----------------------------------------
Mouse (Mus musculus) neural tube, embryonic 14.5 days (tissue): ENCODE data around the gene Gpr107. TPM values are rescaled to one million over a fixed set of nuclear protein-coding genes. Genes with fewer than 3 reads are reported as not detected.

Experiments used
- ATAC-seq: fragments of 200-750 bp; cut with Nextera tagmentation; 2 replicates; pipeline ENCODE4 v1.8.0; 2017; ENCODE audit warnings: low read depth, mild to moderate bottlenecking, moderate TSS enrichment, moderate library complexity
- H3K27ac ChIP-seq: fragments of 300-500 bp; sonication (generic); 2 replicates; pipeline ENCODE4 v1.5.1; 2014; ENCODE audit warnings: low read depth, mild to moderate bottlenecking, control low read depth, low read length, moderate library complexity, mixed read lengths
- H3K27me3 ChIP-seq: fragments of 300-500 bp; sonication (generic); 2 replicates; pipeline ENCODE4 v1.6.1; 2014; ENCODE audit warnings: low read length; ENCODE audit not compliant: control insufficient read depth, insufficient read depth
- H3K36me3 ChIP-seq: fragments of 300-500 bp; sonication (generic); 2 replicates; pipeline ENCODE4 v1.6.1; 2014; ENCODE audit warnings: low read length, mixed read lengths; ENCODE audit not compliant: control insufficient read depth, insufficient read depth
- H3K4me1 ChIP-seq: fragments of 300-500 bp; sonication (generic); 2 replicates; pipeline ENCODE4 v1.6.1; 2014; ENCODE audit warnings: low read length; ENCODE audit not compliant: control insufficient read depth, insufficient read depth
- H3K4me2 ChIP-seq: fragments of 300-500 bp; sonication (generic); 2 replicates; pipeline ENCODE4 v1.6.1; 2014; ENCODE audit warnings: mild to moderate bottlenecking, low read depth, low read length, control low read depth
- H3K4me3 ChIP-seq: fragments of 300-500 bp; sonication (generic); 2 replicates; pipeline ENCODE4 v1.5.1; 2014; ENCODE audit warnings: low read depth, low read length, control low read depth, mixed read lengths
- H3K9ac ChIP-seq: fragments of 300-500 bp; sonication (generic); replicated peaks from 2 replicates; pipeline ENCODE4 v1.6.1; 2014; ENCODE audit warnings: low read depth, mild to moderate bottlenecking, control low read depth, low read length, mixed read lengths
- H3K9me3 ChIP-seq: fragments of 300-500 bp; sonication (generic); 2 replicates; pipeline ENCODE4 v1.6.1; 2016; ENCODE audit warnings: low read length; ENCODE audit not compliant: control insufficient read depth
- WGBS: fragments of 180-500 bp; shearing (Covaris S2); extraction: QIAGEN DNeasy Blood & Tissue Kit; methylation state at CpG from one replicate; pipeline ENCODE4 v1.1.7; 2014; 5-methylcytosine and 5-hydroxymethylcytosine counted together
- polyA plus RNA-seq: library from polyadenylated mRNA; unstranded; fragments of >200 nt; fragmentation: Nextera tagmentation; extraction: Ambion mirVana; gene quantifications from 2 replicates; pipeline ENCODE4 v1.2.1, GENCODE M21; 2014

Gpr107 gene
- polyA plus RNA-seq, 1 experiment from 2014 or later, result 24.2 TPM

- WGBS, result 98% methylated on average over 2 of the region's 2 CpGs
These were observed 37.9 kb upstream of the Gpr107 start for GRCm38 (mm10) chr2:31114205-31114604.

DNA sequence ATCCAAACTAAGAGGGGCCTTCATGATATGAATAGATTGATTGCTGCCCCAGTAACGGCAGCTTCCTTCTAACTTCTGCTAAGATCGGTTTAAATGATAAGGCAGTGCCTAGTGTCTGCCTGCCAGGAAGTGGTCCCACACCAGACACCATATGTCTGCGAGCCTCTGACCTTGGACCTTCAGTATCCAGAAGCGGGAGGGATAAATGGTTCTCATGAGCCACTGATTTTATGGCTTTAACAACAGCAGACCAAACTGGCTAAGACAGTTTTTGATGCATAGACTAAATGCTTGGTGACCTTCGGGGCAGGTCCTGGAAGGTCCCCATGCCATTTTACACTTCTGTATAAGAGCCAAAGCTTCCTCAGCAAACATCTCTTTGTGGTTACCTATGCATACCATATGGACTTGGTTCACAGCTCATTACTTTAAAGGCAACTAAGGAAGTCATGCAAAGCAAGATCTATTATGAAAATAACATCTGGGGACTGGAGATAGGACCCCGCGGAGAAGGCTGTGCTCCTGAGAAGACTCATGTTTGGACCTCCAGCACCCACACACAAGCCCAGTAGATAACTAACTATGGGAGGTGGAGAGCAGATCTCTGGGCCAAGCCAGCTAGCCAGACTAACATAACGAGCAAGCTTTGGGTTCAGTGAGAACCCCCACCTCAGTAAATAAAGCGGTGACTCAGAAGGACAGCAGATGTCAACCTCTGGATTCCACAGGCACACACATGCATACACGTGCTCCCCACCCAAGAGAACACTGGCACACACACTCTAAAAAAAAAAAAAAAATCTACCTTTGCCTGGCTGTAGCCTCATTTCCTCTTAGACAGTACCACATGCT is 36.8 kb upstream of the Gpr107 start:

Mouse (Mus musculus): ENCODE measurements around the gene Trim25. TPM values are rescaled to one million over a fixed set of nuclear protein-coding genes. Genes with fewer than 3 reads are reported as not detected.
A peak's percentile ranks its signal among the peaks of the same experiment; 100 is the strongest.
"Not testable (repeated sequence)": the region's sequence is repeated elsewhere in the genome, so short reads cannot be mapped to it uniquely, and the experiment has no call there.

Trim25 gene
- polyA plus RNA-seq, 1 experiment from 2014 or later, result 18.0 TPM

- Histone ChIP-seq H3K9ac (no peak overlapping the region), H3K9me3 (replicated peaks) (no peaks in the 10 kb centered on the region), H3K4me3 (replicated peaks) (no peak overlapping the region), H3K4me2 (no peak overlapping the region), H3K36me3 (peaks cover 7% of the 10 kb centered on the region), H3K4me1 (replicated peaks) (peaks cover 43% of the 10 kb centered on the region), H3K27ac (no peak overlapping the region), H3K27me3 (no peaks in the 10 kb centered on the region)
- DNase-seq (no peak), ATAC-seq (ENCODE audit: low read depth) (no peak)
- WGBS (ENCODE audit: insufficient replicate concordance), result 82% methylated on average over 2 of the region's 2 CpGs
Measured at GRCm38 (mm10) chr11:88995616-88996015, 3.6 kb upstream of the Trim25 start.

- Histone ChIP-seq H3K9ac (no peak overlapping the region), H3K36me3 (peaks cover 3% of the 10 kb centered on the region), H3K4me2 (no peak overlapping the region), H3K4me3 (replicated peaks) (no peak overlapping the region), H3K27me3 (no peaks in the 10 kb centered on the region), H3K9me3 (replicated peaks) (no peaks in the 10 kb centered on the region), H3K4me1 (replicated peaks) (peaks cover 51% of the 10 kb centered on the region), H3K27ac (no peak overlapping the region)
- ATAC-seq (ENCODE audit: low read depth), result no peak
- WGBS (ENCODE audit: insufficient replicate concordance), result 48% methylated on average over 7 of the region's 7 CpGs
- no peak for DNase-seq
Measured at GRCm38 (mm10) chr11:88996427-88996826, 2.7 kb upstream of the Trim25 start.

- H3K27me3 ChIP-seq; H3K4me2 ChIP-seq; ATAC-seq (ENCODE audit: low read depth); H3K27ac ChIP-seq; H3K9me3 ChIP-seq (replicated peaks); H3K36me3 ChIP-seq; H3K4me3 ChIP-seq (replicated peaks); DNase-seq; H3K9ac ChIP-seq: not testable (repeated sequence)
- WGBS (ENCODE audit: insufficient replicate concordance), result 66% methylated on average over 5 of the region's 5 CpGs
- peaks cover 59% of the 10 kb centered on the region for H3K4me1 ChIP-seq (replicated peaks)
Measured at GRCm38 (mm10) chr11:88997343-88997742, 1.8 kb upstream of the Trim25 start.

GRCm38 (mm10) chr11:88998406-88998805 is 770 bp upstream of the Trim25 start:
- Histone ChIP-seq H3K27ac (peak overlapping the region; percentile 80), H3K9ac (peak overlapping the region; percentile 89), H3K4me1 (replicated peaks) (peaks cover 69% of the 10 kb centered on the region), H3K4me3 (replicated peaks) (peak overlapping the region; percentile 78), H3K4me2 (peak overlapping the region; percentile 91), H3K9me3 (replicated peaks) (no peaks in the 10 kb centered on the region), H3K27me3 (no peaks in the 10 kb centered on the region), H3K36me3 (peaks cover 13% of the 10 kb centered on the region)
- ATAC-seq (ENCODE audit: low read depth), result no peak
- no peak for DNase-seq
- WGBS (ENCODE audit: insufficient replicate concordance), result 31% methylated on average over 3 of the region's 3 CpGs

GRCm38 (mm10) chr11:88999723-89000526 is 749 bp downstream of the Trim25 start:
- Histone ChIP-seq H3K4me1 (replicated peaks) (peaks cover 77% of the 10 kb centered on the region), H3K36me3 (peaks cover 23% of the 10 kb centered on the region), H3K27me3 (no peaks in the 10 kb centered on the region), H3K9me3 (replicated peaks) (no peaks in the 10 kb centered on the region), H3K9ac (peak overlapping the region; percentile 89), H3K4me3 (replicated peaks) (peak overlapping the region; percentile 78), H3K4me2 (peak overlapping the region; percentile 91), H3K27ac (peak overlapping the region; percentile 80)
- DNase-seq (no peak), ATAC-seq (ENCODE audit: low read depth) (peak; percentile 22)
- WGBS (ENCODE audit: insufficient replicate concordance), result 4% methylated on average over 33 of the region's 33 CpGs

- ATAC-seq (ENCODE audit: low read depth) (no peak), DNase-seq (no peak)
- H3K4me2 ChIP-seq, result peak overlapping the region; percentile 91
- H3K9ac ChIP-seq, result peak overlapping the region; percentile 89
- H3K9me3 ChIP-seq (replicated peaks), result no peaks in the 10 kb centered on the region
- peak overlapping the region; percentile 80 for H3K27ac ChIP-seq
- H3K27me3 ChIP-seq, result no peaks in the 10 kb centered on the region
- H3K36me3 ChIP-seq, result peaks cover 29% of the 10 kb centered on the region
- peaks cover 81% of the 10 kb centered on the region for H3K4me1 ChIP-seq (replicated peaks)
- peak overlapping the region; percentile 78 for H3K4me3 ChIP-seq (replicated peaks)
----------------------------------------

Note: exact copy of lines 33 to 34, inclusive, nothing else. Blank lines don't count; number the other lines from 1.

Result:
- H3K27me3 ChIP-seq; H3K4me2 ChIP-seq; ATAC-seq (ENCODE audit: low read depth); H3K27ac ChIP-seq; H3K9me3 ChIP-seq (replicated peaks); H3K36me3 ChIP-seq; H3K4me3 ChIP-seq (replicated peaks); DNase-seq; H3K9ac ChIP-seq: not testable (repeated sequence)
- WGBS (ENCODE audit: insufficient replicate concordance), result 66% methylated on average over 5 of the region's 5 CpGs